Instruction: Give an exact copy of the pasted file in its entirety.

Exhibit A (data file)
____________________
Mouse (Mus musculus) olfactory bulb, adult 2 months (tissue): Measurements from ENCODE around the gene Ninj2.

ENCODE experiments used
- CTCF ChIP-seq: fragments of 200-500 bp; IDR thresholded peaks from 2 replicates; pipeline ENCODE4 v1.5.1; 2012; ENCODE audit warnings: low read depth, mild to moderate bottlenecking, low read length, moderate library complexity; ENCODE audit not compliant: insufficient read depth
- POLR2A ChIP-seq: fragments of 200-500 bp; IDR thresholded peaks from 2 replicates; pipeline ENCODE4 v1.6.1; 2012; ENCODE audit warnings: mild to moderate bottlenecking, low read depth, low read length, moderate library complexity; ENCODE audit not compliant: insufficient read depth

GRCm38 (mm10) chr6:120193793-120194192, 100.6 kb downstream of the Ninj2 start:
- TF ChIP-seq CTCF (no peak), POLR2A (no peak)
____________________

Mouse (Mus musculus) olfactory bulb, adult 2 months (tissue): Measurements from ENCODE around the gene Ninj2.

ENCODE experiments used
- CTCF ChIP-seq: fragments of 200-500 bp; IDR thresholded peaks from 2 replicates; pipeline ENCODE4 v1.5.1; 2012; ENCODE audit warnings: low read depth, mild to moderate bottlenecking, low read length, moderate library complexity; ENCODE audit not compliant: insufficient read depth
- POLR2A ChIP-seq: fragments of 200-500 bp; IDR thresholded peaks from 2 replicates; pipeline ENCODE4 v1.6.1; 2012; ENCODE audit warnings: mild to moderate bottlenecking, low read depth, low read length, moderate library complexity; ENCODE audit not compliant: insufficient read depth

GRCm38 (mm10) chr6:120193793-120194192, 100.6 kb downstream of the Ninj2 start:
- TF ChIP-seq CTCF (no peak), POLR2A (no peak)